Most other studies on the subject to date explore home field advantage and have produced conflicting results, with some finding that the energy of a home crowd can spur more victories, while others found little impact. Already, the pandemic has provided some additional data on the impact of fans (or lack thereof). A study of Germany’s Bundesliga, for example, the first major sports league to resume games after the pandemic started—without fans—showed that the lack of spectators did affect the soccer players’ performance. Over six weeks playing to empty stadiums, home victories dropped by 10%, players took fewer shots on goal and they scored less than they had before stadiums full of people.
Such studies on the presence—or absence—of fans are just beginning, and unusual circumstances during the pandemic like the Olympics sans spectators could provide a living lab for scientists like Chib to learn more about how athletes are affected by competing in front of others. But in the meantime, Olympic athletes and coaches are coming up with other ways to simulate the missing crowds. “We’re going to make that venue loud even if it’s just us in there,” says Team USA Swimming men’s coach Dave Durden, of the swimmers who plan to sit in the stands if they are allowed, and cheer on their teammates.
At the top of the elite level, most athletes are used to compartmentalizing, especially in sports like track and field or gymnastics, where more than one athlete competes at a time in different events. So walking out to an empty arena might not be as disconcerting to the most seasoned athletes—and might even help some who get nervous while competing to make the biggest competition of their lives feel more like another practice session. “I personally love hearing the crowd noise if I’m behind,” U.S. swimmer Chase Kalisz said during training camp in July. “I love the crowd, love the noise and love packed arenas. But swimming is a solitary sport, and during training you spend most of the time in isolation by ourselves, so I don’t think personally it will be a big factor.”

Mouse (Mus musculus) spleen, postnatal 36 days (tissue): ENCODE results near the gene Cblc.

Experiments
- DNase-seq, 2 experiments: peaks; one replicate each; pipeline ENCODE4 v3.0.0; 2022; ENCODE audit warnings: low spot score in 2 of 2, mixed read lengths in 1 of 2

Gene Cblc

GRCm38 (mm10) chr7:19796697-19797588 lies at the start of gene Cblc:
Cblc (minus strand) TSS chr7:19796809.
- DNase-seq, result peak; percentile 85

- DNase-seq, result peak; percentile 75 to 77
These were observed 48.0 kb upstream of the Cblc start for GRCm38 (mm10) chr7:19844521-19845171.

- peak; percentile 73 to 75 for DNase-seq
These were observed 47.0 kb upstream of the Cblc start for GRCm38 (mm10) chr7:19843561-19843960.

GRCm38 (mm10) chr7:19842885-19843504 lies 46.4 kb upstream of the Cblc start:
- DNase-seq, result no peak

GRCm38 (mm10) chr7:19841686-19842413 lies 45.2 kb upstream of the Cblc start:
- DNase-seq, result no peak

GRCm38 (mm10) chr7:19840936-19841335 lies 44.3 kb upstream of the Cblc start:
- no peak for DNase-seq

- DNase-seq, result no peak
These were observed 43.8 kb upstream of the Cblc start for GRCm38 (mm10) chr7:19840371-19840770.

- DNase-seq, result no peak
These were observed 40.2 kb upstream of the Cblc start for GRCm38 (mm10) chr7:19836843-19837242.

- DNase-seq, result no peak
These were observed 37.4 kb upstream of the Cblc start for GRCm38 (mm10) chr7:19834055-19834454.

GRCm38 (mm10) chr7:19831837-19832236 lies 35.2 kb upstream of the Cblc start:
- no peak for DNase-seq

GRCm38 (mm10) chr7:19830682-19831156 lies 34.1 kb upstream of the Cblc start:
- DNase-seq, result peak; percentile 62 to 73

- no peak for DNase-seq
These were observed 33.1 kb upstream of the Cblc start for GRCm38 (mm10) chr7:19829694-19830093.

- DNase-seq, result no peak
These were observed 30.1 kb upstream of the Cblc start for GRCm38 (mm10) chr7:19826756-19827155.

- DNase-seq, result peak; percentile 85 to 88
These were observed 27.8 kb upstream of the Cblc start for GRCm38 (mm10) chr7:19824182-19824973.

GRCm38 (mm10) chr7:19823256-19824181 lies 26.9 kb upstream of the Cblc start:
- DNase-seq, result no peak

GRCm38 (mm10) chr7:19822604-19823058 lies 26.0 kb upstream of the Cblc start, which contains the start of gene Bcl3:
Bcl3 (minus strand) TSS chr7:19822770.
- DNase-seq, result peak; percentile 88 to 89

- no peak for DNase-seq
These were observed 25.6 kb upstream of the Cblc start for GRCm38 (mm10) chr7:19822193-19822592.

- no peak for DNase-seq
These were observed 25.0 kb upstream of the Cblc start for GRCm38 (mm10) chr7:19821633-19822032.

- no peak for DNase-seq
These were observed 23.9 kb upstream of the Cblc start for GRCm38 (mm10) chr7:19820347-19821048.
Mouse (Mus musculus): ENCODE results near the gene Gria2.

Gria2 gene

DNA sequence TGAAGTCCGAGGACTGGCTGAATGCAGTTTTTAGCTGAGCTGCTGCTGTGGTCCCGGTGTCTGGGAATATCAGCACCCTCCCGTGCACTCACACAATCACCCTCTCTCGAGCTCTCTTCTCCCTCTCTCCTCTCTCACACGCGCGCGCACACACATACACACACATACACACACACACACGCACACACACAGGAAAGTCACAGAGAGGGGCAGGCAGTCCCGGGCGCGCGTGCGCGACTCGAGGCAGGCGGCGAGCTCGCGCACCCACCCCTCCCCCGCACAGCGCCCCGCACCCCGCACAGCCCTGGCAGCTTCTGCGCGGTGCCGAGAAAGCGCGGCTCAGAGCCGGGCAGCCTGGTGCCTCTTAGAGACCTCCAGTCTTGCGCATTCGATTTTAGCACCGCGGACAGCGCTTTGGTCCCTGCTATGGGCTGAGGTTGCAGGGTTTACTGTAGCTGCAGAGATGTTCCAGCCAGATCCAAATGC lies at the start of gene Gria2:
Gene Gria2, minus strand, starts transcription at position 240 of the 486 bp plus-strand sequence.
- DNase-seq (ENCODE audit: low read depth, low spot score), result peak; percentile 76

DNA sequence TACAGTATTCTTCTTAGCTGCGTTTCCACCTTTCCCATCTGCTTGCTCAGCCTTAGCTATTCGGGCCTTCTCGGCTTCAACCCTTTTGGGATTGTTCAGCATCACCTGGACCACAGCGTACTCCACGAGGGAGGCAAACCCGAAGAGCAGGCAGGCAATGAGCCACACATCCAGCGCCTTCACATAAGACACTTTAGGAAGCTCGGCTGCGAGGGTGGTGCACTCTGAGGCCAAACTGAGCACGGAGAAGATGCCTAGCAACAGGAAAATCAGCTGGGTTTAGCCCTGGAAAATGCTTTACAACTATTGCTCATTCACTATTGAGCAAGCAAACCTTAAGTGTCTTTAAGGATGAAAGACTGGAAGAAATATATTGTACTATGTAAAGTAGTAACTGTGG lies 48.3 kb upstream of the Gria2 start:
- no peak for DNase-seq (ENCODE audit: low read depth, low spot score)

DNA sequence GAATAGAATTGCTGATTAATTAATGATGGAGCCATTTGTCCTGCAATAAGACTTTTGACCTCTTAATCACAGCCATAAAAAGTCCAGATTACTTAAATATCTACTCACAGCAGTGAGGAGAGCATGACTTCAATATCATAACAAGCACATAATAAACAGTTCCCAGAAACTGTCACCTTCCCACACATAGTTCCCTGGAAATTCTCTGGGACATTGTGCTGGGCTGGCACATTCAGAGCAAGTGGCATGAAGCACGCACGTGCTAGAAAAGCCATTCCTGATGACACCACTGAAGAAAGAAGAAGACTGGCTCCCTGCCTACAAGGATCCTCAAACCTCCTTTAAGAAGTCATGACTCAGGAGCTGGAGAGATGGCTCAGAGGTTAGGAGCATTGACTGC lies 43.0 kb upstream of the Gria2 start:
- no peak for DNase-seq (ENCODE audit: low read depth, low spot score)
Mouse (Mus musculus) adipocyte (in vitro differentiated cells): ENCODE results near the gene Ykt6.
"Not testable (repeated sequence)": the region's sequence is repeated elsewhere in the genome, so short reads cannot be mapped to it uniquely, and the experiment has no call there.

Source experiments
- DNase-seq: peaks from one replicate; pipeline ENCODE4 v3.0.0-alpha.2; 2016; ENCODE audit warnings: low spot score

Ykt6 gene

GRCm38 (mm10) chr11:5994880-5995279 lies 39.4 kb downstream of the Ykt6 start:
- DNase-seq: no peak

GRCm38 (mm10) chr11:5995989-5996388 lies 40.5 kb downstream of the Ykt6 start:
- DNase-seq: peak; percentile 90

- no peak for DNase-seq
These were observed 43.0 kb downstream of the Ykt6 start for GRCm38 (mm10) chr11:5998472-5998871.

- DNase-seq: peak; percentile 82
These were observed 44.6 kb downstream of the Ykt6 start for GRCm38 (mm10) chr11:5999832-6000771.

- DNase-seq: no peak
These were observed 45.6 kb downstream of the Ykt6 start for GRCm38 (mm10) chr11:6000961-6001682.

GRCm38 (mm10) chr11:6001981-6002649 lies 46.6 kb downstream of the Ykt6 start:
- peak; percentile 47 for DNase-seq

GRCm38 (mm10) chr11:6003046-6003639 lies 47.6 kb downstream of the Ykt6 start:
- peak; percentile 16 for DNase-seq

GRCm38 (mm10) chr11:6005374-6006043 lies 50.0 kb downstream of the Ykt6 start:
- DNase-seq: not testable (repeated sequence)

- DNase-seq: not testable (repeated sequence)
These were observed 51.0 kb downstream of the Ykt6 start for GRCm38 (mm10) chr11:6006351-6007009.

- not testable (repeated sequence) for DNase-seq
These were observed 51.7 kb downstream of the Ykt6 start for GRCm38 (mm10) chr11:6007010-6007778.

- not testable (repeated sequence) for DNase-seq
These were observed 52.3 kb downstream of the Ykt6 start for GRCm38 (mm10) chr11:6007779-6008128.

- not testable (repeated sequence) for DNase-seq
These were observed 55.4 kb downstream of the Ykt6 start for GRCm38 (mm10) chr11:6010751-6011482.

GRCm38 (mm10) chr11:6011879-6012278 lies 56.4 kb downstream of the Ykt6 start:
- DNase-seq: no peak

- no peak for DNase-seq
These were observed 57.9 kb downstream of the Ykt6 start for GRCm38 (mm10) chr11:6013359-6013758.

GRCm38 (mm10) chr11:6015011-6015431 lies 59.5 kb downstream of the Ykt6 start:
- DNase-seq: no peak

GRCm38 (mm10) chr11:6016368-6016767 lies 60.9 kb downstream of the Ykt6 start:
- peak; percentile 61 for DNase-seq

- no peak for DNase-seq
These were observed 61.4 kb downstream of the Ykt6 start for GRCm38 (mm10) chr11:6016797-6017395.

Still, it might take some getting used to, and Houle relies on visualization to acclimate his athletes to a new situation like competing without fans. “When I work with people on visualization, I tell them to look around the arena, and imagine people in the stands,” he says. “And some people practice with crowd noise to prepare. Now I would tell Olympians to go into the arena, look around, and that is it—that’s what it’s going to look like.”
“It’s definitely a bummer because we always enjoy having fans,” says Simone Manuel a swimmer on Team USA in Tokyo. “But at the end of the day, once you dive in it’s about swimming fast and getting your hand on the wall first.” Because the clock doesn’t know if fans are there or not.